As it celebrates its 60th anniversary, Tom Jolliffe looks back at the seminal classic, Peeping Tom and whether the film could be successfully remade…
Having recently re-watched the seminal psychological horror/thriller, Peeping Tom (celebrating its 60th anniversary this week), there are several things that stand out. In terms of the setting, mise-en-scene, social attitudes and the on screen technology (And cameras the titular peeper uses), it’s most unshakably 1960’s. In terms of film-making techniques though, the film still holds up. Director Michael Powell’s visual style and his creative whims made the film ahead of its time. In fact it ultimately derailed Powell’s career, as the film faced a lot of opposition at the time (for its voyeurism themes), and no shortage of critical derision.
Peeping Tom deals with several prescient issues though. We’re in a time where mental health and social isolation are key talking points. They’ve always been like that, but in the age of social media and technological addiction (some may put a good WiFi connection over basic essential needs like food and clothing) people can disappear into a world where their phone or tablet is their closest friend. In Peeping Tom, Mark Lewis (Carl Boehm) has an inherent need to switch his gaze through his camera lens as he commits murders, attempting to perfectly capture that most abject of fears. He forms an intense bond with his cameras (one in particular), stemming from his fathers obsession and abusive behaviour with them.
With an almost experimentally brazen jazz score, Peeping Tom remains essential viewing, but even saying this as a remake pooh-pooer, I feel like the idea, under well crafted script and inventive direction, is ripe for a modern day reboot. The major problem you find, when people remake classic horrors from bygone eras, is often that they are treated a little second tier. Chosen directors are uninspiring, or guns for hire, or are too limited in their range, lacking the same level of visionary skill as the originators. Rob Zombie’s Halloween remake, or the remakes of The Hills Have Eyes, Texas Chain Saw Massacre, and Poltergeist for example. Poltergeist is a great example as it almost stems from two visionaries in the original incarnation, with Tobe Hooper working in unison with Steven Spielberg (to what degree of ‘unison’ is a point of contention with some believing Spielberg hijacked production and overall vision from Hooper). In any case, it was great, elevated beyond many similar themed films of that genre because they had a horror stalwart like Hooper, and (already nearing legend status) Spielberg, overseeing. A far cry from the recent remake which was utterly abysmal and haphazardly put together.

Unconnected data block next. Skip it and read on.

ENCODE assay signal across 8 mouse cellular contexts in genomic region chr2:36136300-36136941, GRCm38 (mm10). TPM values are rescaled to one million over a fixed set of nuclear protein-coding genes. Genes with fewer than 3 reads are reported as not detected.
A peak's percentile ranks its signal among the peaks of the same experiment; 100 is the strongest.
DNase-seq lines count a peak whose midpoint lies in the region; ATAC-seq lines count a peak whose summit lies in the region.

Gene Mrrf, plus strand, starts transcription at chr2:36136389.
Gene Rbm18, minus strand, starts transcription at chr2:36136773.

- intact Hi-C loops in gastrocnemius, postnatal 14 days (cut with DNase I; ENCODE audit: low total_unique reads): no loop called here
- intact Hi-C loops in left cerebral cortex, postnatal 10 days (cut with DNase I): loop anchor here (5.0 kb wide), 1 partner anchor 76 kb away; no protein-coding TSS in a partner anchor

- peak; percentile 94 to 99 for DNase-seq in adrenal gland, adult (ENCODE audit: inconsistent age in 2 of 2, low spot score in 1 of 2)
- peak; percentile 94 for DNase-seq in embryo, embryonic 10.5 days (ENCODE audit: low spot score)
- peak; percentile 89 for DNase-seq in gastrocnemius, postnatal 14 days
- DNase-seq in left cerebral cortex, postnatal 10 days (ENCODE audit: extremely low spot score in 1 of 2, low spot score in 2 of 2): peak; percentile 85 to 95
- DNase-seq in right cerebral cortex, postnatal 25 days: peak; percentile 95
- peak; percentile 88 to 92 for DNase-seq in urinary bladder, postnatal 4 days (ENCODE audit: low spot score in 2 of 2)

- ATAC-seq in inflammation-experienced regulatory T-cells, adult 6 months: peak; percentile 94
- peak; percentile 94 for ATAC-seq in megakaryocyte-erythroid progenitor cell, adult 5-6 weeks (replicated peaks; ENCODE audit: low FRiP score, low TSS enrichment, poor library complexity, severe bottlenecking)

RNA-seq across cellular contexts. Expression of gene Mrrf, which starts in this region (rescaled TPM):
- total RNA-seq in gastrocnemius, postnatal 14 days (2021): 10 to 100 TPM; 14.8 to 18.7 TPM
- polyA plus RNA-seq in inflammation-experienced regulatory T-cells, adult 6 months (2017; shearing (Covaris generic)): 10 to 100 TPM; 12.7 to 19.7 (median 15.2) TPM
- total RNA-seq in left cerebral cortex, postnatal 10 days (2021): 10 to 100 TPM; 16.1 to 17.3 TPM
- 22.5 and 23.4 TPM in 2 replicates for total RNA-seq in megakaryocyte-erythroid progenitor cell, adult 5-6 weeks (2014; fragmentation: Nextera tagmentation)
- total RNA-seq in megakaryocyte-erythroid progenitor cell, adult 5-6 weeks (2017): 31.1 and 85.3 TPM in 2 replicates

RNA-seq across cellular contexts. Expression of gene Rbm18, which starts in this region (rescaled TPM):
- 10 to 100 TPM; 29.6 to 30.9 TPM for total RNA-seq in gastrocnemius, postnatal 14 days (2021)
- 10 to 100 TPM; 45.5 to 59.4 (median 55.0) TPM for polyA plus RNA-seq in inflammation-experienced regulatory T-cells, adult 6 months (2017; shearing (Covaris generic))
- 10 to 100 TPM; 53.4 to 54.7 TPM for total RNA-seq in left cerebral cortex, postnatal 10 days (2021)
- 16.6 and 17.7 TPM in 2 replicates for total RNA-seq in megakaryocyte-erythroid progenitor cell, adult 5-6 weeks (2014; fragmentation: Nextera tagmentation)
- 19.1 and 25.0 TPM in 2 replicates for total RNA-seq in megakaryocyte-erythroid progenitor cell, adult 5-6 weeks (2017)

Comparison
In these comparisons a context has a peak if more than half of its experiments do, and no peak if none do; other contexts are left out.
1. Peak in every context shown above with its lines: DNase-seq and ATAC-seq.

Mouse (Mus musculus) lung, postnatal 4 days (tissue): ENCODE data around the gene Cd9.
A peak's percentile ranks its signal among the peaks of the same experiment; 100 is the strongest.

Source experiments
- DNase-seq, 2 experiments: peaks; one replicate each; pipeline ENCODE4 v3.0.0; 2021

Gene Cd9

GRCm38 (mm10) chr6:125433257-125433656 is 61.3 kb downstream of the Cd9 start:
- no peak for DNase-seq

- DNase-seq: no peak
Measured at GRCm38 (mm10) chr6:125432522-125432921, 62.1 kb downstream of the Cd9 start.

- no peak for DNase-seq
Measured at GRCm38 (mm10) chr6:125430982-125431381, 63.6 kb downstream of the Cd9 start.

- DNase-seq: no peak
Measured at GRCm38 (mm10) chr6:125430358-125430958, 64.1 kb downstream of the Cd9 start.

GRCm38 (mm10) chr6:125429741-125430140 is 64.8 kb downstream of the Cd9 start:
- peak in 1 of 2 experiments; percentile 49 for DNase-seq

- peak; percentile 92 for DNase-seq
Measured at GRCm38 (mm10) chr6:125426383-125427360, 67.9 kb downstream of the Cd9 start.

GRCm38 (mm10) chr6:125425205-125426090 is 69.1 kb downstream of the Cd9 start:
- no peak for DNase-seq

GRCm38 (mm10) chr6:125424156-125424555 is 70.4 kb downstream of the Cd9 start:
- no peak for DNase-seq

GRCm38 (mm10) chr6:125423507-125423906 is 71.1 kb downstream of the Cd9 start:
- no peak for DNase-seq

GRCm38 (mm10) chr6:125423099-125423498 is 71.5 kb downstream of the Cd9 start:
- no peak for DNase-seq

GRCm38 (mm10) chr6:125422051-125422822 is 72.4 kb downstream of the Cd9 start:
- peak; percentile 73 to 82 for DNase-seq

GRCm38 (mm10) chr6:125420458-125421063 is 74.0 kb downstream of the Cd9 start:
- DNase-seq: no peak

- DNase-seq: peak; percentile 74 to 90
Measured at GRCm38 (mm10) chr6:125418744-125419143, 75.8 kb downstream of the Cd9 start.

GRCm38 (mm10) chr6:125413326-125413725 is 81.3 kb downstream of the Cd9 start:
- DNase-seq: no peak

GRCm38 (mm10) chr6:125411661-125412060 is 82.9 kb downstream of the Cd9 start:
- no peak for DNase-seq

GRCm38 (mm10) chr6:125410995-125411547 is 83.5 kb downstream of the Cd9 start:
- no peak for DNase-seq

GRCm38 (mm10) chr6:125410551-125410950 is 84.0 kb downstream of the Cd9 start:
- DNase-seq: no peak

Occasionally we may see an interesting new take. John Carpenter’s, The Thing, a horror classic that almost wiped the original from cinematic existence. The key is doing something of your own time, with the correct amount of homage to the original, and enough of a fresh spin. It’s a balance that needs to be perfectly formulated (Gus Van Sant’s near shot for shot remake of Psycho was disastrous). The recent Suspiria remake has leaned more heavily into fresh spin (whilst keeping a fair amount of reverence to the original). The response has been somewhat love/hate, but within a film that promises to grow in time. It’s unlikely to attain the iconic status of Argento’s original, but the point is, it was a strong director taking on the mantle, not merely a gun for hire.
Should anyone have the required passion for the original and the daring and ideas to take on the job, the foundations of an engaging story and complex antagonist are in place. There will of course be those who would feel it best left alone, but there must be a visionary wondering about re-crafting the film in their own, more modern image. Again, some films are impossible to remake effectively. Their style and message might be uniquely timeless, or their impact may have only recently hit or grown in insight (Terry Gilliam’s Brazil is better now, and more prescient than it’s ever been).
Peeping Tom is an exceptional piece of film-making with an enthralling and tragic performance from Carl Boehm. I’d hate to see a half-hearted, unskilled film churned out with production line mentality. The prospect however, of someone telling the tale in an interesting modern way within the present day, could be exciting though.
Let us know in the comments below, would you want to see a remake of Peeping Tom? If not that, what else is ready for rebooting?
Tom Jolliffe is an award winning screenwriter and passionate cinephile. He has three features due out on DVD/VOD in 2019 and a number of shorts hitting festivals. Find more info at the best personal site you’ll ever see here.